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I am trying to use the following form to enter new info into a database.

enter image description here

I am trying to use the entity framework.

I have the following classes of Interest:

public class InventoryContext : DbContext
{
    public DbSet<Item> Items { get; set; }

    ....Other DbSets follow...
}


[Table("Items")]
public class Item
{
    #region Strings
    public string Color { get; set; }
    public string FullName { get; set; }
    [Column(@"Sheet/Roll")]
    public string Type { get; set; }
    public string PrimaryMachine { get; set; }
    public string Alias { get; set; }
    public string Brand { get; set; }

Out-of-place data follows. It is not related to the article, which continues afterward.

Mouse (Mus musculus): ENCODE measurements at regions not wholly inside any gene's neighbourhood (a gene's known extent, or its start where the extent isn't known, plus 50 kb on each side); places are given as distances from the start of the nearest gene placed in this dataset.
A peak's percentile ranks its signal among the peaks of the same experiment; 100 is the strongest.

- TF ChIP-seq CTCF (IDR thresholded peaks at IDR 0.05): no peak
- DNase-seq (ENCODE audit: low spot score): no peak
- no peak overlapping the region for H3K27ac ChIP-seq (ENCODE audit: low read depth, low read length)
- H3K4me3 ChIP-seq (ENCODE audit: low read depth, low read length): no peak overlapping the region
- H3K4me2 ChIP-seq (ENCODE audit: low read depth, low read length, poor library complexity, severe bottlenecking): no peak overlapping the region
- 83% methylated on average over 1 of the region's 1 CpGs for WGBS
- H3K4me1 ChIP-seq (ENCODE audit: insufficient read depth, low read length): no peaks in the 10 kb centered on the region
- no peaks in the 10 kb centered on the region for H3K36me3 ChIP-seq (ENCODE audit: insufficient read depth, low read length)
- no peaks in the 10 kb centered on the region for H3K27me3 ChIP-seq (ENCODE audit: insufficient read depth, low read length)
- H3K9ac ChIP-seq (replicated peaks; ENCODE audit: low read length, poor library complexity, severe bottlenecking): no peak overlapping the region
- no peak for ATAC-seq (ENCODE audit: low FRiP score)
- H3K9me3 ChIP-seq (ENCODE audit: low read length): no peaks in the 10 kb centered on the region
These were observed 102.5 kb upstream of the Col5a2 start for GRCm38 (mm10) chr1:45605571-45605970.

public string Finish { get; set; }

    #endregion

    #region Long
    public long ID { get; set; }
    public decimal? Weight { get; set; }
    #endregion

    #region Doubles
    public decimal? Size1 { get; set; }
    public decimal? Size2 { get; set; }
    public decimal? Size3 { get; set; }
    #endregion.
}

And I am stuck on filtering the dgvAllItems, based on the selected drop down values. I think my code is ugly and there is a better way.

    private void ComboBox_SelectedIndexChanged(object sender, EventArgs e)
    {

        ComboBox s = (ComboBox)sender;

        IQueryable<Item> query = c.Items;

        foreach (ComboBox cb2 in gbFilters.Controls.OfType<ComboBox>().Where(com => com.Text != ""))
        {
            string currentpropname = cb2.Name.Substring(2);

            if (cb2.Name.Substring(2, 4) == "Size" || cb2.Name == "cbWeight")
            {
                decimal? currentpropvalue = Convert.ToDecimal(cb2.Text);
                PropertyInfo propertyInfo = typeof(Item).GetProperty(currentpropname);
                ParameterExpression pe = Expression.Parameter(typeof(Item), "e");
                MemberExpression me = Expression.MakeMemberAccess(pe, propertyInfo);